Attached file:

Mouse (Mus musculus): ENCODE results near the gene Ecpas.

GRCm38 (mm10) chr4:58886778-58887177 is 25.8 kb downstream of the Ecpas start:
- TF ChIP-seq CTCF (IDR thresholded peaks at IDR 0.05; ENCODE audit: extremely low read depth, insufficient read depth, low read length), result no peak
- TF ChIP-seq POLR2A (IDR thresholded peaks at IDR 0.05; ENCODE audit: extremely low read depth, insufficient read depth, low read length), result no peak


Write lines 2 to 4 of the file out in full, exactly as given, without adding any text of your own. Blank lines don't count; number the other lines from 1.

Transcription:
GRCm38 (mm10) chr4:58886778-58887177 is 25.8 kb downstream of the Ecpas start:
- TF ChIP-seq CTCF (IDR thresholded peaks at IDR 0.05; ENCODE audit: extremely low read depth, insufficient read depth, low read length), result no peak
- TF ChIP-seq POLR2A (IDR thresholded peaks at IDR 0.05; ENCODE audit: extremely low read depth, insufficient read depth, low read length), result no peak